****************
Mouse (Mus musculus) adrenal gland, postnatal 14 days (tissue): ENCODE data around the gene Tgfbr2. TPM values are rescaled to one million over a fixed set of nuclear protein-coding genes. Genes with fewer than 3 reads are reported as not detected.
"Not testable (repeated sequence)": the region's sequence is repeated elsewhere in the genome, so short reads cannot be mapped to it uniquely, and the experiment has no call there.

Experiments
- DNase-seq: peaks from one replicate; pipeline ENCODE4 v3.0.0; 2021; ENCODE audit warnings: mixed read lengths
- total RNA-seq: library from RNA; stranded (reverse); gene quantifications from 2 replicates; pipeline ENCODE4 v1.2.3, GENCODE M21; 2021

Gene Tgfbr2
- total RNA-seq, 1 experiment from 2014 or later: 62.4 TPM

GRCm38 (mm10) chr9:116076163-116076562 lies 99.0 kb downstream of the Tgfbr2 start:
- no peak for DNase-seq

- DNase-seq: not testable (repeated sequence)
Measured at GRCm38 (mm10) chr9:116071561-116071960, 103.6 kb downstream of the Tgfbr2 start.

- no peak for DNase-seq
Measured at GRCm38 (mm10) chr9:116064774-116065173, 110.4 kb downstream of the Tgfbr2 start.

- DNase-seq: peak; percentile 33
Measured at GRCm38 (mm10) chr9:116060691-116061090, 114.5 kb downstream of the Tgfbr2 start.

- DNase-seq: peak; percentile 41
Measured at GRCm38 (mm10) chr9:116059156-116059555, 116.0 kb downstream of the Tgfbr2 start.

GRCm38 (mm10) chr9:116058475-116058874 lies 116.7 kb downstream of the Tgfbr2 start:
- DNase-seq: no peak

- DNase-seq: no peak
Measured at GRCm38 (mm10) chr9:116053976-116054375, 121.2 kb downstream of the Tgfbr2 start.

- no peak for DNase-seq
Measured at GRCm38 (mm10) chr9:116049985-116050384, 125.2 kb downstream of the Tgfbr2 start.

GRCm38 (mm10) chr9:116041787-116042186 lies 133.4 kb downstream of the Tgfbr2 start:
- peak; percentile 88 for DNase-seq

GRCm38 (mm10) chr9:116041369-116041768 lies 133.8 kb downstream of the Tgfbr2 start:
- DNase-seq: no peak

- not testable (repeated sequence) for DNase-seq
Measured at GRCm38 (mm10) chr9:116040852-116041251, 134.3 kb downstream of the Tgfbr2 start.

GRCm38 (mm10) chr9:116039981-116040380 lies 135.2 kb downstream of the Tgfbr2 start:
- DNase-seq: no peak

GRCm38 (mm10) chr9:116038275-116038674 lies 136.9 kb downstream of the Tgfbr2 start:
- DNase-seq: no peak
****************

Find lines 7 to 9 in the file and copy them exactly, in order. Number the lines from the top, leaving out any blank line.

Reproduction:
- total RNA-seq, 1 experiment from 2014 or later: 62.4 TPM

GRCm38 (mm10) chr9:116076163-116076562 lies 99.0 kb downstream of the Tgfbr2 start:
- no peak for DNase-seq